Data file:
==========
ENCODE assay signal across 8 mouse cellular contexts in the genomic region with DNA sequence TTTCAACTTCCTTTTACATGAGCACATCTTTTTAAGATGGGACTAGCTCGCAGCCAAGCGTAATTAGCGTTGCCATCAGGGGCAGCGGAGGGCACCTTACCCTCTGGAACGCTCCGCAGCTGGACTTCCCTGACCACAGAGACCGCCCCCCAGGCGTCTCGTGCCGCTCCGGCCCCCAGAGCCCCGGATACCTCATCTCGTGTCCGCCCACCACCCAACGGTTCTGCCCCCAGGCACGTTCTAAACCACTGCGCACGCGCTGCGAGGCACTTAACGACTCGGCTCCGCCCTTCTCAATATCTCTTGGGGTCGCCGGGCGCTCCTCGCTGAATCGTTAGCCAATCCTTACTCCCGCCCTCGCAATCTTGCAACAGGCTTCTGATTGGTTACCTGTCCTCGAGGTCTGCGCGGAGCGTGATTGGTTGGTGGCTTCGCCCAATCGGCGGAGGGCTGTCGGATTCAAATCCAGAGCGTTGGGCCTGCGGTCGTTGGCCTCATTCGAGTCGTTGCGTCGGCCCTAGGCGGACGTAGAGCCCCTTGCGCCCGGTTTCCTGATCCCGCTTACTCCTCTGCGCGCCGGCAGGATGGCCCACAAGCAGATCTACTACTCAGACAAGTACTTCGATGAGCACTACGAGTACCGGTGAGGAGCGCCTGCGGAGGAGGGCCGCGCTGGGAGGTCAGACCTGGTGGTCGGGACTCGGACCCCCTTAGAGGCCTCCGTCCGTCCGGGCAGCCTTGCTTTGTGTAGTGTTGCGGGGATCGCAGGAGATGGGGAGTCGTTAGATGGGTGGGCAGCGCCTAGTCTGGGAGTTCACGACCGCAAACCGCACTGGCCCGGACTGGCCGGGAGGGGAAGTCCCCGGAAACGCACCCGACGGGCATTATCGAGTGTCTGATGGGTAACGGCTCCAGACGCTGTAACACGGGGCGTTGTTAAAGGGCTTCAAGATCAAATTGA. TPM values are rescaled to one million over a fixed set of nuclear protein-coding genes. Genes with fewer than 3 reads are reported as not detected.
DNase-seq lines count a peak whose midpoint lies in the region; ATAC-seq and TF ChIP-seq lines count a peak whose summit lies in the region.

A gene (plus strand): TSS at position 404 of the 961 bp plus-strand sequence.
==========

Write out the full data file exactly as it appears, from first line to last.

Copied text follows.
ENCODE assay signal across 8 mouse cellular contexts in the genomic region with DNA sequence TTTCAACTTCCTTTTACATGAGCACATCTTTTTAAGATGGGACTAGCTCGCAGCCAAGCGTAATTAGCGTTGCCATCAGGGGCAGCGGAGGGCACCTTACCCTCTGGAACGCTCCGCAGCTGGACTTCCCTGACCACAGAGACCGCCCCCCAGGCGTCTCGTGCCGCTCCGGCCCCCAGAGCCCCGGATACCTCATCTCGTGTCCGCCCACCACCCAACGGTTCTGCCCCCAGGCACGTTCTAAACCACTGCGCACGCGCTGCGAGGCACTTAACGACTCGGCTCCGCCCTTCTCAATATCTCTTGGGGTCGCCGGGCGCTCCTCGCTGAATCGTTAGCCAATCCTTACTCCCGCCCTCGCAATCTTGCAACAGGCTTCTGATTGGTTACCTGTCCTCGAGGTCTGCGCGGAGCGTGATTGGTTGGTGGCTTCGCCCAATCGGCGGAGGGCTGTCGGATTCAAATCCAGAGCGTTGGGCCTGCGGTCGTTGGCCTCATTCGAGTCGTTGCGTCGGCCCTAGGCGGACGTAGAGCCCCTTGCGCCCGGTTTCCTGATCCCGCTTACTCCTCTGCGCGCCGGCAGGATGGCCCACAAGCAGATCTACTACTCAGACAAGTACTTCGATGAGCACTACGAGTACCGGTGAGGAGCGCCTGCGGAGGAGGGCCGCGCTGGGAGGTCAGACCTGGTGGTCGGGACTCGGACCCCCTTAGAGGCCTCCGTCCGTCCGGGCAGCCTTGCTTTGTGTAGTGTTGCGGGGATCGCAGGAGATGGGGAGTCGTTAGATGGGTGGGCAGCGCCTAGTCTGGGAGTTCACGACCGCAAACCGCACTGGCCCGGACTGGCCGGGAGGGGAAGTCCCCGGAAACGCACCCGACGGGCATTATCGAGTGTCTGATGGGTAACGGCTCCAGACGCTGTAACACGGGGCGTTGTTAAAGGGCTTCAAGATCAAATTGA. TPM values are rescaled to one million over a fixed set of nuclear protein-coding genes. Genes with fewer than 3 reads are reported as not detected.
DNase-seq lines count a peak whose midpoint lies in the region; ATAC-seq and TF ChIP-seq lines count a peak whose summit lies in the region.

A gene (plus strand): TSS at position 404 of the 961 bp plus-strand sequence.